Turning Computers into Fact-Checkers
Facts illustration
October 24, 2014


This article summarizes a research paper presented at the 2014 Computation + Journalism Symposium. Jun Yang is a computer science professor at Duke University. Bill Adair is a professor of journalism and public policy at Duke University. Yang and Adair are both part of the uClaim/iCheck team, which developed the fact-checking systems described below. See the full collection of research summaries

By Bill Adair, Jun Yang and the uClaim/iCheck team

The fact-checkers at PolitiFact and FactCheck.org spend hours each day combing through news articles, transcripts of talk shows and campaign advertisements to find factual claims to check.

Each claim requires hours of additional research to check: clarifying vague statements, examining data in different ways and crafting counterarguments. It is laborious, and sometimes mundane.

Our new iCheck/uClaim project seeks to use computers to help with that work. Our goal is not to replace humans, but to free them from some of the drudgery so they can do more complex (and fulfilling!) journalism.

There is a great need for this. The digital age has bombarded news consumers with a sometimes overwhelming amount of information. But much of that information is dubious, which prompted the rise of fact-checkers.

By automating some of the fact-checking, we hope to expand its use in politics and demonstrate how it could be applied to coverage of other topics like sports and weather. We also want to automate the process of monitoring data to find interesting claims.

Our results so far have been surprising. For many claims based on structured data, we have found that we are able to capture the human intuition about their qualities—robustness, fairness, and uniqueness—in mathematical terms. This allows us to use computers to make calculations to determine not only whether a claim is correct, but also whether it is misleading. Knowing what makes a claim high-quality also allows us to use computers to find such claims from data automatically.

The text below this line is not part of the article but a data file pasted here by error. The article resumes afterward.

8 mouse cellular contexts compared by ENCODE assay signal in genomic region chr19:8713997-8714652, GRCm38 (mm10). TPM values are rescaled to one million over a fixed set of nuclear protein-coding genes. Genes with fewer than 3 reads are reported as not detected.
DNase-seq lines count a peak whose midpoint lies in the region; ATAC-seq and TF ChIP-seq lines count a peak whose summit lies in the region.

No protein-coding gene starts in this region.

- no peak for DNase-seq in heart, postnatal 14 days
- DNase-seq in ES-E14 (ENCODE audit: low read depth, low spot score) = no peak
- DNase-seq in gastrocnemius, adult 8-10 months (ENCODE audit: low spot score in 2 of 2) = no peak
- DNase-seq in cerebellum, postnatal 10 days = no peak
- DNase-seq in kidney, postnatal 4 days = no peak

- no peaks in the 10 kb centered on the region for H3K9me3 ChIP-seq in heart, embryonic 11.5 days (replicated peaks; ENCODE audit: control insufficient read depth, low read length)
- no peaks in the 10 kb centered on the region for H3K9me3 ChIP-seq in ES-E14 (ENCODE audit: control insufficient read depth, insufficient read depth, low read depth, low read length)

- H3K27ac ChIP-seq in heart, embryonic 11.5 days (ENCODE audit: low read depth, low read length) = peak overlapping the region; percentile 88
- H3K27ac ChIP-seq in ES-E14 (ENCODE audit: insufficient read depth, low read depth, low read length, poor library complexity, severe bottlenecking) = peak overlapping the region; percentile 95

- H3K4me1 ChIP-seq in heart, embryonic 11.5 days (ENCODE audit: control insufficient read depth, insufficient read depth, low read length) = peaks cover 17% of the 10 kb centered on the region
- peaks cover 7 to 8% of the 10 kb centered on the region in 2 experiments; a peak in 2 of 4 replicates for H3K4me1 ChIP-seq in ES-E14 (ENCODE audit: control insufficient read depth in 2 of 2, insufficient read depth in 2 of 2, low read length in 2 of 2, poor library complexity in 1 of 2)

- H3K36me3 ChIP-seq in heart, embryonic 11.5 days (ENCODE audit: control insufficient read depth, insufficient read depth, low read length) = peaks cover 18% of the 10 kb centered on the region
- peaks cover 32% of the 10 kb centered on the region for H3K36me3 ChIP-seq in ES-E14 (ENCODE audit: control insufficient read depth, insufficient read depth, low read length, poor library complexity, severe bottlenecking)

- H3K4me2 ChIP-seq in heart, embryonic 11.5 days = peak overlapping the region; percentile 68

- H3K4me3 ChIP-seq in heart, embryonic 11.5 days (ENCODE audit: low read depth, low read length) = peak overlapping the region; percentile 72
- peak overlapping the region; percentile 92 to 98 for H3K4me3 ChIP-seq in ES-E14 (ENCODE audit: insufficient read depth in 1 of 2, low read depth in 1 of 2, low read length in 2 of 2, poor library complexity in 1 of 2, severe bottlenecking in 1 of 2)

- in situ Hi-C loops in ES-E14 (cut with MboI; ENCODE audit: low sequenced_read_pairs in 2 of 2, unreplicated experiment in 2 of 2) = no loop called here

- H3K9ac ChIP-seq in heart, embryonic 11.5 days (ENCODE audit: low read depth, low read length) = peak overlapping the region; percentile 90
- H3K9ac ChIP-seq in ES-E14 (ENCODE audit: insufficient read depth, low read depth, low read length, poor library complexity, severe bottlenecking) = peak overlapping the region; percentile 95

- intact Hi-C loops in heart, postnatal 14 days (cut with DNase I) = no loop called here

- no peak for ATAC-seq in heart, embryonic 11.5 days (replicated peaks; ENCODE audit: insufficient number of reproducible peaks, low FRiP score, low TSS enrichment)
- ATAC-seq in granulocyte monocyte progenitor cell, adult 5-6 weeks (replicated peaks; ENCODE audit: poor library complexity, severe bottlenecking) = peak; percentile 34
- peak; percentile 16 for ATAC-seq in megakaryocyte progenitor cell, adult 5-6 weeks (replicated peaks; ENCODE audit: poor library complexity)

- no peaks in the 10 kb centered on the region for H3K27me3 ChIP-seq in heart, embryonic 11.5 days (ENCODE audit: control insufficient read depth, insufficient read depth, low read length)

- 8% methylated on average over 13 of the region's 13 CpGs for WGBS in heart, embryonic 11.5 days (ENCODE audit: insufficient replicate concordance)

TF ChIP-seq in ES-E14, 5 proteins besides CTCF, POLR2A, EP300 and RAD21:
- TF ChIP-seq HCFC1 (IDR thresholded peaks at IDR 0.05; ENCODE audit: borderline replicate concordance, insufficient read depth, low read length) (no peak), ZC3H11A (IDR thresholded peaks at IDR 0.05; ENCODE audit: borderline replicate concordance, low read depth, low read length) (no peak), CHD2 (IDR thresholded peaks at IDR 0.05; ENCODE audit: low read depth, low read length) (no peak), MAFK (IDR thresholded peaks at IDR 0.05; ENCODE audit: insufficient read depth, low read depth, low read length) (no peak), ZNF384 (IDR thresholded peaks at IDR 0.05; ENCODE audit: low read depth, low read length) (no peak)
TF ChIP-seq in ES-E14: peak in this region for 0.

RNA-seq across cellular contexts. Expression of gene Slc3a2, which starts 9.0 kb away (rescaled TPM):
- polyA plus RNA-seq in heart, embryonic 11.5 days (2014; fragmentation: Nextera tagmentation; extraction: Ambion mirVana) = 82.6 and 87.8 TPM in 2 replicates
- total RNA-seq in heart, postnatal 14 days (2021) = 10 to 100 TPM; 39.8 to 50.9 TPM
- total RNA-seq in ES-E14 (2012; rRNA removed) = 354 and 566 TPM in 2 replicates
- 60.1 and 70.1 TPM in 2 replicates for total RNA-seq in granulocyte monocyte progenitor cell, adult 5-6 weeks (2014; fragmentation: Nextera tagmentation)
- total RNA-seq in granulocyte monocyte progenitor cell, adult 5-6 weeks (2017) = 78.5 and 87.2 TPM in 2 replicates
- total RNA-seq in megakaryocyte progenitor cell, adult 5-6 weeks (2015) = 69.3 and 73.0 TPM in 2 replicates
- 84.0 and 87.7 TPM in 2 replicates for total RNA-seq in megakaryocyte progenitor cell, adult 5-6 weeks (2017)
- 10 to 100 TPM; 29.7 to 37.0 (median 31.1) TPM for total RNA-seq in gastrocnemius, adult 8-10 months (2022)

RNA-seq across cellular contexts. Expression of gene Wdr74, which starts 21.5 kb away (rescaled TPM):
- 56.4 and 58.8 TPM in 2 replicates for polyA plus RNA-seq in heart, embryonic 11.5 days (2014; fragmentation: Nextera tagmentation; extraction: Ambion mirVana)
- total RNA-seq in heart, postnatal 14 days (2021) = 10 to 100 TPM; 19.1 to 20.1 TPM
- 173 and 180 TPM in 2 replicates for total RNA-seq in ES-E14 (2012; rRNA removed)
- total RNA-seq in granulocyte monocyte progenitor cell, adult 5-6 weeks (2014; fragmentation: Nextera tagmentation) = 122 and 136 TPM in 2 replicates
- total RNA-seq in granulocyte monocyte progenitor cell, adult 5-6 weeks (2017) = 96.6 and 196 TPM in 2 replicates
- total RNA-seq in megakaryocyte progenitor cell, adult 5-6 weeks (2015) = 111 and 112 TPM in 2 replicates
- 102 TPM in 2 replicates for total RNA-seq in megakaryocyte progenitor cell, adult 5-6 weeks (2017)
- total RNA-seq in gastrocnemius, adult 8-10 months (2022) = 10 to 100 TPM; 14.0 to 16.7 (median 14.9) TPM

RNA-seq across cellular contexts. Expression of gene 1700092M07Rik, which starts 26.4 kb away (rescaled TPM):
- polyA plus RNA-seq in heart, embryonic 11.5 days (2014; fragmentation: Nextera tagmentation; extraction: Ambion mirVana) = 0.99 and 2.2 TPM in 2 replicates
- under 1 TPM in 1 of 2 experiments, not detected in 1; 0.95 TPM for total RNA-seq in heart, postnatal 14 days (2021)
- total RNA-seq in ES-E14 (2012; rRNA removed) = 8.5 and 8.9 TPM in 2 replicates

In essence, we’re using computational horsepower to do the same things that journalists do when they fact-check. Consider, for example, a claim about a legislator’s voting records: “She voted with the Democratic majority 90 percent of the time.”

A fact-checker would attempt to discover the time period in which the votes in question occurred (all the terms she has served? or just the most recent one?). A fact-checker would also examine other legislators’ voting records. If a well-known Republican voted with the Democratic majority nearly as often, perhaps the original claim isn’t really significant.

There could be millions of ways to tweak the claim and see how its conclusion changes. It would be difficult for journalist to try them all by hand, but that is an ideal task for computers.

Our project, demonstrated at the Computation + Journalism Symposium 2014, has two systems. iCheck is a computerized fact-checker for claims based on structured data. Our demo uses public databases of congressional voting records and Major League Baseball statistics. It checks claims such as: “In a single season, only six players have ever beaten Miguel Cabrera’s season of 197 hits, 30 home runs, and a .340 batting average,” and “Sen. Kay Hagan votes with the Democratic party 90 percent of the time.” Even if the claims are technically correct, iCheck can reveal if they present only partial or biased views of the data.

uClaim is like a tireless staffer who monitors data sources and looks for interesting claims. It uses computer algorithms to search for common claim templates. Examples include the Miguel Cabrera claim above, and ones involving streaks: “In the Detroit Piston’s victory against the Dallas Mavericks on Jan. 13, 1993, Dennis Rodman became the first player in NBA history to have at least 16 rebounds for 24 consecutive games.” uClaim detects interesting claims as they emerge, providing rapid responses that would be impossible or enormously expensive to do by hand.

We’re very encouraged about our progress. Data-driven fact checking and discovery are important new forms of journalism that can benefit from the advances of the digital age.

With the power of computers to carry out rapid, complex calculations over data, we’ve developed new tools that should make it easier for journalists to check more claims, find more facts, and better serve their readers.

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